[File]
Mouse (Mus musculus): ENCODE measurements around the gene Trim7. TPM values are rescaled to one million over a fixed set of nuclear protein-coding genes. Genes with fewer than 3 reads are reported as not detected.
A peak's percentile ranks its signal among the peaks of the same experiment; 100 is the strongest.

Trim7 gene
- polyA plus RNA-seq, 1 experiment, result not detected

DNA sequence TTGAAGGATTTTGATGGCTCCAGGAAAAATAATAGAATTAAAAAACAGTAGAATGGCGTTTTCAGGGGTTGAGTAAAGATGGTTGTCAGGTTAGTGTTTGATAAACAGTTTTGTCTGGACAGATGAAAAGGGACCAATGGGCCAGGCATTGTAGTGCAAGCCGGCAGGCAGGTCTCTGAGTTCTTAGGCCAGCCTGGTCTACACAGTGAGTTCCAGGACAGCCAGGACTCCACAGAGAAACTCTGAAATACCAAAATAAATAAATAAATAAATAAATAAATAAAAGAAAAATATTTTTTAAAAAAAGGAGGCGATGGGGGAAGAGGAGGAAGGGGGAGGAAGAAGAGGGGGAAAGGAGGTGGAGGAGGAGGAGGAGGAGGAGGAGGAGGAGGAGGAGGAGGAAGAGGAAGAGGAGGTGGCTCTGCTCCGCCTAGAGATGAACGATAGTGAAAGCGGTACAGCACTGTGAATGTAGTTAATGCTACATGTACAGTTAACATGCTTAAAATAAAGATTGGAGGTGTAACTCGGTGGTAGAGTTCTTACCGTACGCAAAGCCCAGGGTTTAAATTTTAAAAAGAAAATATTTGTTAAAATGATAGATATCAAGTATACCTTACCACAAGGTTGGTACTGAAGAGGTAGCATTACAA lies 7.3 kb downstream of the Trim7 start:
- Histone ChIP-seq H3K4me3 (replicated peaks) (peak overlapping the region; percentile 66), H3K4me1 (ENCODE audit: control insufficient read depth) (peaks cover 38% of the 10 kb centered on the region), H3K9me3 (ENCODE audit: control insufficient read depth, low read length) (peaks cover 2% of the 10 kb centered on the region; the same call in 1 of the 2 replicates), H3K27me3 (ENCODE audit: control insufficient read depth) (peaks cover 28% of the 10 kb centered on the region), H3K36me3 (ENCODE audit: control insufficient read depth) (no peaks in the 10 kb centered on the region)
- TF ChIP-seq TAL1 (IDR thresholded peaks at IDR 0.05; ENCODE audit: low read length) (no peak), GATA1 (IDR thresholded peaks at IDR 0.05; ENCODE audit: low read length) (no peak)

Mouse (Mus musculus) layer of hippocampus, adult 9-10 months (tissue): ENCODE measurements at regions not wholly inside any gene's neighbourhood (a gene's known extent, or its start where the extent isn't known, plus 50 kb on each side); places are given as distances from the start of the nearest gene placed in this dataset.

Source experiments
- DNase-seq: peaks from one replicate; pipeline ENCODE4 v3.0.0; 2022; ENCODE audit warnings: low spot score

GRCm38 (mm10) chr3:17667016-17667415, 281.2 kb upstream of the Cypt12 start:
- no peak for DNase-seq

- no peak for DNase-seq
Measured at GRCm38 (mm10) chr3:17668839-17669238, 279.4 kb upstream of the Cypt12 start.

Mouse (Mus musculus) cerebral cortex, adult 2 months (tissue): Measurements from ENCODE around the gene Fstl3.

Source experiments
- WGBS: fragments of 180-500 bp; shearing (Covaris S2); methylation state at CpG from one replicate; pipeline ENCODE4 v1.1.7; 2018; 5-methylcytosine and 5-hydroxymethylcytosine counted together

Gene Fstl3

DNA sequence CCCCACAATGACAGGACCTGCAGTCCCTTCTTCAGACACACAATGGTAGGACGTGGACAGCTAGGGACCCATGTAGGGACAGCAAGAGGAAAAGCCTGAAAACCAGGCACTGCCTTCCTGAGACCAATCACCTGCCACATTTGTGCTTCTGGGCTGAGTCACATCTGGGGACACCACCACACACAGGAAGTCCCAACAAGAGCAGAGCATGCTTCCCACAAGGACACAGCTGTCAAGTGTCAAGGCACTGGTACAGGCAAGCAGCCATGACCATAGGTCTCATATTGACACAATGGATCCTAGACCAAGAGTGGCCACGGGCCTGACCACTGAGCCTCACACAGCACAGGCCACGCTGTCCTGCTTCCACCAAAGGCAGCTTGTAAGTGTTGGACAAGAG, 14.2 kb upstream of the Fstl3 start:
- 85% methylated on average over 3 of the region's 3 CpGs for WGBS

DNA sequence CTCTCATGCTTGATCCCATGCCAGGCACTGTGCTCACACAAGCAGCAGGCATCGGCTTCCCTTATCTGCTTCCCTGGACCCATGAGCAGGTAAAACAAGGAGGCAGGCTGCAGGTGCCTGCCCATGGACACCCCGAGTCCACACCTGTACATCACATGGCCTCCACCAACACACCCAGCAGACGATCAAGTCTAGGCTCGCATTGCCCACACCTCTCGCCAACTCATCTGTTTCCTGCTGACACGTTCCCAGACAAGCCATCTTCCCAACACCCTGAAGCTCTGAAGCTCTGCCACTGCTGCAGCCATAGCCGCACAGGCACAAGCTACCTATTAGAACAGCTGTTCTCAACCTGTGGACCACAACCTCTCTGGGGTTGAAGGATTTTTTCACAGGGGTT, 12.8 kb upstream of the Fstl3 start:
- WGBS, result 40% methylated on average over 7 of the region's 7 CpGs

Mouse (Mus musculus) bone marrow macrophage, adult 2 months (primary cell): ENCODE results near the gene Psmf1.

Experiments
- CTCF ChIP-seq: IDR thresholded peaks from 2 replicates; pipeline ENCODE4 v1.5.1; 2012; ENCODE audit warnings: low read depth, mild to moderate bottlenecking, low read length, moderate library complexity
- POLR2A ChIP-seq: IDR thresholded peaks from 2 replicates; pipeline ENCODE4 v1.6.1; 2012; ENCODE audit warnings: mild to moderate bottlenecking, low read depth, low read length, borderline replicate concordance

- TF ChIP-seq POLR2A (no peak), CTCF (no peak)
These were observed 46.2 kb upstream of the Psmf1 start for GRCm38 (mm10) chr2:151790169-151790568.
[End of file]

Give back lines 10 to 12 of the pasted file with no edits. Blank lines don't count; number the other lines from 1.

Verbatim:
- DNase-seq: peaks from one replicate; pipeline ENCODE4 v3.0.0; 2022; ENCODE audit warnings: low spot score

GRCm38 (mm10) chr3:17667016-17667415, 281.2 kb upstream of the Cypt12 start:
- no peak for DNase-seq